We all have friends who are risk-takers. They tend to fall into one of two categories--the first being those whose risks inevitably never pan out. You want to look away but can't resist watching for the I-told-you-so moment. And those whose out-of-the-box thought processes open your mind to what's possible.
In the bike industry, risk-taking innovation tends to fall into those same categories--from the what-were-they-thinking to a why-didn't-I-think-of-that moment that drives technology forward.
Transition's new SBG lineup of bikes falls into the latter. What started as a pet project in the garage of Transition's Lars Sternberg has quickly evolved into an industry-wide movement to rethink what shorter fork offsets could and should be for mountain bikes. A simple experiment with a short-offset, dirt-jump fork crown matched to a longer-travel set of lowers has managed to effect industry-wide change with most major manufacturers offering short-offset fork options that simply did not exist prior.
But it's not as simple as shorter offset equals better. It's a more holistic approach to bicycle design. In Transition's case, this allowed it to push the limits of head angles, reach and stem length to achieve cornering and overall stability characteristics with its bikes that couldn't be achieved with previous offset standards.
Transition's 2019 size-large Patrol sports a 475-millimeter reach with a 64-degree headtube. It bolts a 170-millimeter Lyrik on with only a 37-millimeter offset. The reach is a full 17 millimeters longer than the previous generation, which I gushed about during our 2016 Dream Builds issue. You'd think it'd make for a wandering, mind-of-its-own ride quality, but that's simply not the case. It actually equates to a marked improvement in cornering and high-speed stability. It's so noticeable that it's undeniable: The front wheel feels more planted and in control through turns while still taking advantage of a slacker head angle in steep and high-speed terrain. Add a 76.6-degree seat angle and your pedaling position wouldn't lead you to believe anything radically different was going on beneath you.
A key to SBG's proven handling is running a short stem. When combined with a long reach and a slack head angle, it feels right. The 35-millimeter Nora stem from Bellingham-based Tenet Components is a perfect match. Combined with Tenet's tall, 35-millimeter-rise Bodem carbon bar, the Patrol exhibits unbelievably precise and confident handling. Despite the stout appearance of the front end, the Patrol still offers all the comfort needed for all-day missions, combined with DH strength and confidence when the trail turns treacherous.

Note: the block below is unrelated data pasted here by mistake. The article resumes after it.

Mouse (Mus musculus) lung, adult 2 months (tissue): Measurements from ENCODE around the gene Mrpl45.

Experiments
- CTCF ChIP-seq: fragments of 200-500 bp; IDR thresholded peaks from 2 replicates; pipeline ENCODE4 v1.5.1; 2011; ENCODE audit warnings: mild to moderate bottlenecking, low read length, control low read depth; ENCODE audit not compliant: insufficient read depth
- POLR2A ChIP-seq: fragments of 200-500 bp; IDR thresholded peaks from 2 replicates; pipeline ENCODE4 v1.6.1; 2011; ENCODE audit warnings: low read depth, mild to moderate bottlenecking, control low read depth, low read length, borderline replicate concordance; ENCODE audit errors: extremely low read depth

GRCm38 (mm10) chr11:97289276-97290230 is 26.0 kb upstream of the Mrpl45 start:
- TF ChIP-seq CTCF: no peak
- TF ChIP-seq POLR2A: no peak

The ride quality of the front end had a cascading effect on how the rest of this build took shape: How far down the DH rabbit hole could I go on a modern trail bike?
The Push ElevenSix rear shock has been a personal favorite of mine. Its sophisticated tune, shockingly stable pedaling platform and bottomless feel on descents make the most of Transition's Giddy Up rear linkage. I wouldn't describe the ride quality as mind-blowingly plush but rather a harmonious cocktail of control and stability. So much so that I'm still not sure that I've found its limits.
Of course, this is all a wash if what you're rolling on isn't on the same page. The new Maxxis Assegai DH-casing tires on paper might seem overkill on a trail bike (and for many they might be) but for what I want this bike to be it's been a fantastic choice. Match the amazing braking and cornering characteristics of this new tread pattern with the support of a DH casing and it really feels like you can do no wrong. But this isn't solely based on tire choice. I stepped out of my comfort zone with the Santa Cruz Reserve 37 wheel. Yes, 37 refers to the inner width of the rim, and this is by far the widest rim I've ever ridden on a bike of this style (read: non-plus). Designed around tire widths of 2.5-2.8, the Assegai WT mounts nicely without squaring off, and the sum of all the parts--tread, casing, rim width and one of my favorite hubs of all time, the I9 torch--and it all feels complementary to what I want to achieve with the ride characteristics of the bike.
The Cane Creek eeWing cranks have the same ethos as the rest of the build: stout, stiff and visually stunning. It's not all looks though. Cane Creek claims the eeWings test about 20-to 30-percent stiffer than carbon cranks of a similar weight. The direct power to pedals gives it sports-car-like acceleration, even with flat pedals. Flat pedals might seem like a bit of an afterthought, and I've often thought of them as a disposable part like tires or grips. Tenet, however, takes a different approach by offering a pedal-refresh program, which includes a free service on its FTP pedals. Tenet wants you to be as confident in its pedals as you would a high-end clipless pedal. This is welcome news for me. I haven't been clipped in since the days of Lycra and V-brakes.
The Bike Yoke Revive dropper is another component on the bike that stares durability right in the face. Its external reset adjustment directly addresses any unwanted slippage that could develop in the hydraulic circuit via a 4-millimeter Allen key located right under the seat clamp. Additionally, the Revive has by far the lightest action required to drop a post that I've used. Speedy return and a lever that integrates seamlessly with the SRAM Code brakes (among others) make this dropper a step above the rest for me. Generally, on a size large, 170 millimeters of drop is all I can get away with. On the Revive, I'm able to get run 185 millimeters with room to spare.
With all this attention to brawling speed and durability, I'm only paying a small price in overall weight at just about 33 pounds. This Patrol is unapologetically built to descend but modern geometry and an efficient pedaling platform are able to turn this mini-DH bike into a daily driver.